Get a Sneak Peek of Archangel, the New Comic Book by Cyberpunk Author William Gibson

gibson archangel 2

“The world is in ruins. The White House relo­cat­ed to the omi­nous-sound­ing Nation­al Emer­gency Fed­er­al Dis­trict in Mon­tana. They have tech­nol­o­gy that far out­strips our own.” A dystopi­an vision of the dis­tant future? Nope, a dystopi­an vision of Feb­ru­ary 2016 — the Feb­ru­ary 2016 of Archangel, a new com­ic-book series from actor-writer Michael St. John Smith, artist Butch Guice, and none oth­er than nov­el­ist William Gib­son, author of such sui gener­is works of sci­ence fic­tion, pil­lars of cyber­punk, or prophe­cies of the present as Neu­ro­mancer, All Tomor­row’s Par­tiesPat­tern Recog­ni­tion, and most recent­ly The Periph­er­ala pre­de­ces­sor, in a way, of Archangel’s sto­ry that plays out on more than one time­line.

“A father and son occu­py the new White House as Pres­i­dent and Vice Pres­i­dent,” writes Ars Tech­ni­ca’s Jonathan M. Gitlin. The younger over­lord of Amer­i­ca “has been sur­gi­cal­ly altered to resem­ble his grand­fa­ther, because Junior is about trav­el to an alter­nate Earth in 1945 to take grand­pa’s place, with the intent of remak­ing that world more to his lik­ing.” In response, “a pair of tat­tooed Marines go back in time to stop him, but things start to unrav­el when their stealth plane mate­ri­al­izes in a for­ma­tion of B‑17s in the skies above Berlin.” In that alter­nate 1945, “British intel­li­gence offi­cer Nao­mi Givens is tasked with find­ing out what just fell out of the skies of Berlin.” If you feel your curios­i­ty piqued — and how could­n’t you? — you can read through (above) pages of Archangel’s first issue, whose paper ver­sion quick­ly sold out. (You can also pur­chase the dig­i­tal one here.)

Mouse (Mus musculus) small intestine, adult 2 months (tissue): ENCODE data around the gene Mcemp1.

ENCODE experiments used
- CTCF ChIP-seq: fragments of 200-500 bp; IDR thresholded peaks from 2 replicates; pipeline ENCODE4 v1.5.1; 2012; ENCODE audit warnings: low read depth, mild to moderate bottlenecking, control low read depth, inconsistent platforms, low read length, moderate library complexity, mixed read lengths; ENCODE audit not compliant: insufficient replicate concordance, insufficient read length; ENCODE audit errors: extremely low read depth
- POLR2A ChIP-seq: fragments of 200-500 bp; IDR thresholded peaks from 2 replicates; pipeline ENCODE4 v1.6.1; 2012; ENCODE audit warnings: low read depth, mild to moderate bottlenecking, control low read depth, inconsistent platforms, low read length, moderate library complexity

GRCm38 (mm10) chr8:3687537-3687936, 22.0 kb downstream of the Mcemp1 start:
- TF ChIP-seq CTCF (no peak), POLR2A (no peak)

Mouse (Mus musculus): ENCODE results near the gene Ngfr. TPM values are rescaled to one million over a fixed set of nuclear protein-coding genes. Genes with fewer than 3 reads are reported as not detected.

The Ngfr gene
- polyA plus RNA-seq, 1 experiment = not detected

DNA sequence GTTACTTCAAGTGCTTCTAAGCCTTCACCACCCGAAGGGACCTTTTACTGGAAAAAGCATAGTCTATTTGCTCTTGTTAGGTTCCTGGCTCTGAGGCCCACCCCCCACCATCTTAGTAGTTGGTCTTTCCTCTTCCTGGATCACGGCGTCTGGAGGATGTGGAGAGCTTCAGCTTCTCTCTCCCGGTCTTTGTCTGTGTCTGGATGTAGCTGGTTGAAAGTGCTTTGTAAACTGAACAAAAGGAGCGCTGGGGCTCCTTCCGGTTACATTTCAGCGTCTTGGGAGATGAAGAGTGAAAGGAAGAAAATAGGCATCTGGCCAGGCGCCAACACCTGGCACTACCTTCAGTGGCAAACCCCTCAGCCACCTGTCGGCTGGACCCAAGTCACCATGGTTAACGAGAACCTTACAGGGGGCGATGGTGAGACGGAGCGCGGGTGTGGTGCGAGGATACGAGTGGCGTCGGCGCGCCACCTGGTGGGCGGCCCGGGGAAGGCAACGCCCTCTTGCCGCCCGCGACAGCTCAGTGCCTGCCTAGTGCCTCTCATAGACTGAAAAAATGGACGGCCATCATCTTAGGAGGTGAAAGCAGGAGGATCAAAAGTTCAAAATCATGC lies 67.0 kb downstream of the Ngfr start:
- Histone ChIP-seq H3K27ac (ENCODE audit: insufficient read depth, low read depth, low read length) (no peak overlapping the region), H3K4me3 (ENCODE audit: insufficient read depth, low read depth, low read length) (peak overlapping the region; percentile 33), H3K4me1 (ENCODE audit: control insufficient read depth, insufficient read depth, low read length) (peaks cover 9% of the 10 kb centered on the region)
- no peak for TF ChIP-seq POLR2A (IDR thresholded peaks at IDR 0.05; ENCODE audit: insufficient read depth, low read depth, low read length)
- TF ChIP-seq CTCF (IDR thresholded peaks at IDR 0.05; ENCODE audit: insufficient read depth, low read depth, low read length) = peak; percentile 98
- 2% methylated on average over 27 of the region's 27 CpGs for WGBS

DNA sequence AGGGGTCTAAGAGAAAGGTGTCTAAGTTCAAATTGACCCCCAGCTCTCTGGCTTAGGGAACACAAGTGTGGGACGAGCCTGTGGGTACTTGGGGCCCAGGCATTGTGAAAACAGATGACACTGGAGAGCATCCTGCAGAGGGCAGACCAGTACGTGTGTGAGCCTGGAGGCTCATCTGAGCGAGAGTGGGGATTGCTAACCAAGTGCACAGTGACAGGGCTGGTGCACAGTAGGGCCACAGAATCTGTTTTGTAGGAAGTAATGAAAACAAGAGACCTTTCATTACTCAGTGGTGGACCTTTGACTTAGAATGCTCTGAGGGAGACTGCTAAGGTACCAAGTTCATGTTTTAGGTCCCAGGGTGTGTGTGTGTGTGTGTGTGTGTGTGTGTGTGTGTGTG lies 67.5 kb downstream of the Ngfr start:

As the series goes on, it will sure­ly deliv­er more of the “alter­nate-his­to­ry/cross-worlds sto­ry” that Gib­son describes as “Band Of Broth­ers vs. Black­wa­ter,” not to men­tion plen­ty of hero­ics on the part of anoth­er one of his sig­na­ture pro­tag­o­nists, the “over-the-top female char­ac­ter who just nev­er gets killed.” Enthu­si­asts of both com­ic books and William Gib­son have long and patient­ly wait­ed for those worlds to col­lide, and they’ll pre­sum­ably wait a lit­tle less patient­ly for Archangel’s next issue, since its first one holds out enough promise to make them want to time-trav­el back to an alter­nate 1984, the year of Neu­ro­mancer’s pub­li­ca­tion, and get its author writ­ing comics right away.

via Ars Tech­ni­ca

Relat­ed Con­tent:

William Gib­son Reads Neu­ro­mancer, His Cyber­punk-Defin­ing Nov­el (1994)

Take a Road Trip with Cyber­space Vision­ary William Gib­son, Watch No Maps for These Ter­ri­to­ries (2000)

Tim­o­thy Leary Plans a Neu­ro­mancer Video Game, with Art by Kei­th Har­ing, Music by Devo & Cameos by David Byrne

How Chris Marker’s Rad­i­cal Sci­Fi Film, La Jetée, Changed the Life of Cyber­punk Prophet, William Gib­son

Based in Seoul, Col­in Mar­shall writes and broad­casts on cities, lan­guage, and style. He’s at work on a book about Los Ange­les, A Los Ange­les Primer, the video series The City in Cin­e­ma, the crowd­fund­ed jour­nal­ism project Where Is the City of the Future?, and the Los Ange­les Review of Books’ Korea Blog. Fol­low him on Twit­ter at @colinmarshall or on Face­book.

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